This week, I am excited to share a guest post from one of the founding members of RoofTop Antiques, Tami (AKA my mom). My mom and dad started taking my brother and I to estate auctions when we were young kids. My very first auction memory involves a large box of polished rocks, which served as my prized possession for many, many years. Having attending these sales consistently for the past 30+ years, I think I can fairly accurately call my mom an expert. Today, she shares with you her 15 essential tips for attending an auction or estate sale.
Are you looking for a good deal on furniture, kitchenware, vintage decor or jewelry? Look no further than your local estate auction. If you've never attended an estate auction, you may feel intimidated by the prospect. This list of essentials will take the guess-work and anxiety out of the experience.
1. Familiarize yourself with the location of the auction. You don't want to find yourself lost on the morning of the event. Figure out where you are going and what to expect when you arrive.
2. Will the auction be held indoors or out? If it's outside, you will need to be ready for the elements - think boots, umbrella, hat, sunscreen or mittens. For the novice, I recommend attending an indoor auction first so other distracting factors (like a rainstorm or mud) aren't even a factor.
3. Have cash or a checkbook on hand. Most auction companies do accept credit cards, but you will be charged a 3 to 5% premium.
4. Prepare boxes and packaging material. Your new treasures will need safe transport. Sometimes there are boxes available onsite, but don't depend on the possibility.
5. Early arrival insures a parking spot close to the sale. You will undoubtedly make numerous trips to your vehicle to store your acquisitions.
6. Get your bidding number. The auctioneer has a staff that will register you for the auction and keep track of your purchases. They will be in a designated area. They will ask to look at your driver license and will take down your address and phone number. Hang on tight to your number. If you lose it, the finder could use it to purchase items on your dime.
7. Locate the bathroom and the food wagon. Visit each!
8. Arriving before bidding begins allows you to adequately inspect items. You'll want to take a close look at everything are interested in purchasing to make sure it is in tip-top condition. This takes time, and is difficult to do once the auction begins.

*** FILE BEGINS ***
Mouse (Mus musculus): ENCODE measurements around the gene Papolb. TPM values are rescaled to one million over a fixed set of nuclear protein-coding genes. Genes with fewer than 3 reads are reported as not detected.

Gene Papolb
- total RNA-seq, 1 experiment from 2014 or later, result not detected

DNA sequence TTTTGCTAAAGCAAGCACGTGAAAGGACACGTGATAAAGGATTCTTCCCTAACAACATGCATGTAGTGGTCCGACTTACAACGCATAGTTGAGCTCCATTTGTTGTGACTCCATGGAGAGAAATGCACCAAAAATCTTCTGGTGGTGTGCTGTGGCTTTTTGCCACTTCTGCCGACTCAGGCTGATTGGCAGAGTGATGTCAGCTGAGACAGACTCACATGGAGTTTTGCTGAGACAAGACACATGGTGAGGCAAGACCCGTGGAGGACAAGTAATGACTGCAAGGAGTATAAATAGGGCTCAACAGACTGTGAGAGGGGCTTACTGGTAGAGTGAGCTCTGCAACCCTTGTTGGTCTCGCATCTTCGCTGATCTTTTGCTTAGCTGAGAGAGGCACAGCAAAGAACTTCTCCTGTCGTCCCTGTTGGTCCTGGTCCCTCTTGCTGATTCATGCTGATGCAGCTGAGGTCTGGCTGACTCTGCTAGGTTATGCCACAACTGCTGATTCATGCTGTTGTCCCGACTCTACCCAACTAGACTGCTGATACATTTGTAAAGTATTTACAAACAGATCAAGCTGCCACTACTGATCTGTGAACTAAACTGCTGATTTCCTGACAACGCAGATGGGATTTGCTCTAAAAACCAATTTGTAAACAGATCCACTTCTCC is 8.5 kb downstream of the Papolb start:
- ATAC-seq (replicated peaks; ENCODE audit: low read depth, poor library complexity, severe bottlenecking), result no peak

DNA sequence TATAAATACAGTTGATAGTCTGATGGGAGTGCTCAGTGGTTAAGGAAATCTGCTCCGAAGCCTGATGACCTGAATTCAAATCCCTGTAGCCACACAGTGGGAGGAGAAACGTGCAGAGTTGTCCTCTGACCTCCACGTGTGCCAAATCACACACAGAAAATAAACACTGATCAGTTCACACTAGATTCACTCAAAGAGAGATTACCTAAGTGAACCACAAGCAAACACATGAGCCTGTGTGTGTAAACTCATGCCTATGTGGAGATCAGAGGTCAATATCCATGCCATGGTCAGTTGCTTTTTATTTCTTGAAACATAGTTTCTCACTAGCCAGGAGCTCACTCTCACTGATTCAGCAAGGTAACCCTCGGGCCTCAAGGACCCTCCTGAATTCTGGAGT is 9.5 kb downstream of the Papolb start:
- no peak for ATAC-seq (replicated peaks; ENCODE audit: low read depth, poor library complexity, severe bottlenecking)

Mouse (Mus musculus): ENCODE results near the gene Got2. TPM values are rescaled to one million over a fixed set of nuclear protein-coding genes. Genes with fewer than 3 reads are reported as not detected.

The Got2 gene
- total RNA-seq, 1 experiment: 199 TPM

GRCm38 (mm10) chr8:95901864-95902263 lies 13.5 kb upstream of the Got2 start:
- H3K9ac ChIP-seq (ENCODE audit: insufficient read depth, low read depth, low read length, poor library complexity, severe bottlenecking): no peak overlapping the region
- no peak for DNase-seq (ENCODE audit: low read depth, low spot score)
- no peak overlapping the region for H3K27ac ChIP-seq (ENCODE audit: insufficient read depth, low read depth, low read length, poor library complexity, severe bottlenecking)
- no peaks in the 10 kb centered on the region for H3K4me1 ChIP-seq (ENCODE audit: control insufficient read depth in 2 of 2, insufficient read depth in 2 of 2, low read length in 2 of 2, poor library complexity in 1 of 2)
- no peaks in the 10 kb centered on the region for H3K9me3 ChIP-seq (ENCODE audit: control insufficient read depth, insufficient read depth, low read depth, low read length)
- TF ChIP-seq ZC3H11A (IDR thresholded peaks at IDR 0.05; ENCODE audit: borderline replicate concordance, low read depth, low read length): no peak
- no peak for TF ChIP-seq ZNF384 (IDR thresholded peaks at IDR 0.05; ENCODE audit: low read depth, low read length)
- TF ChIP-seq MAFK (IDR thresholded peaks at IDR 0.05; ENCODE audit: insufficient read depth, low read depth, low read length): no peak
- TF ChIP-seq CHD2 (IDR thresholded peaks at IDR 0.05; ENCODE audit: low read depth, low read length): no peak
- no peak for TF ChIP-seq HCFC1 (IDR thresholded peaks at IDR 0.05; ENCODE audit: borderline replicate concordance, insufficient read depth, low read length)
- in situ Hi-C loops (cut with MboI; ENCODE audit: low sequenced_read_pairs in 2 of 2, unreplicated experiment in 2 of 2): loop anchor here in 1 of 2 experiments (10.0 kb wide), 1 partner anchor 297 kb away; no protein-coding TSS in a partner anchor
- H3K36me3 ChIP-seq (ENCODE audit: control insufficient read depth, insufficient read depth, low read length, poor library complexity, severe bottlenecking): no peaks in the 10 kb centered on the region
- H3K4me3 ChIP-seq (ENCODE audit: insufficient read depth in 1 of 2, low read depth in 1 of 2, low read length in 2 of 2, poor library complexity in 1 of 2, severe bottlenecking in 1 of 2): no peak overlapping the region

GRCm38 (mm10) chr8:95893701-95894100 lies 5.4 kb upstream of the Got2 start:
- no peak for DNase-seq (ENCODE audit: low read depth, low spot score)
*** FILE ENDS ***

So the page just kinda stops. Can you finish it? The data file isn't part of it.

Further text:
9. All the fast talking and hand raising can be exciting. Don't get caught up in it. Decide on a price you are willing to spend for each item and don't go over it. Keeping track of the items you have won is also helpful . The blank space on the back of your number is perfect for this.
10. Don't spend more money than you have. This would make a great tattoo, don't you think?
11. All auctioneers have a certain call or way of speaking. Listen carefully to exactly what he is saying. You don't want to end up paying $275 when you thought you were paying $75. Special note: If the auctioneer holds up two items and says "choice", the winning bidder will be given the opportunity to take one or both of the items. If the both are chosen, the winning bid amount will be paid for each item. If the auctioneer holds up two items and announces "two times the money", winning bid amount will be paid for each item and both must be taken.
12. The auctioneer may group items together in a lot or sell a pile of items by the piece. Listen and be clear on this before placing a bid.
13. The best deals usually come near the end of the auction, when the crowd has thinned and the auctioneers are ready to be done.
14. If you're willing to brave the rain, mud, wind, heat, or cold you will have less competition and will therefore get more for your money.
15. Quiet, patient observation of how other auction attendees bid and otherwise conduct themselves is always beneficial (and often entertaining).
There is a to learn when it comes to estate auctions, and initially it can be rather intimidating. Once you learn the ropes, the potential rewards are well worth the effort. So jump right in and raise your hand. Your treasures await.
Frankly, I am not fond of monkeys. They affect me the way spiders and snakes affect other people. The flying monkeys in “The Wizard of Oz” and the rogue monkeys in Robin Williams’s “Jumanji” were menacing to me, and I closed my eyes so I wouldn’t have to see them.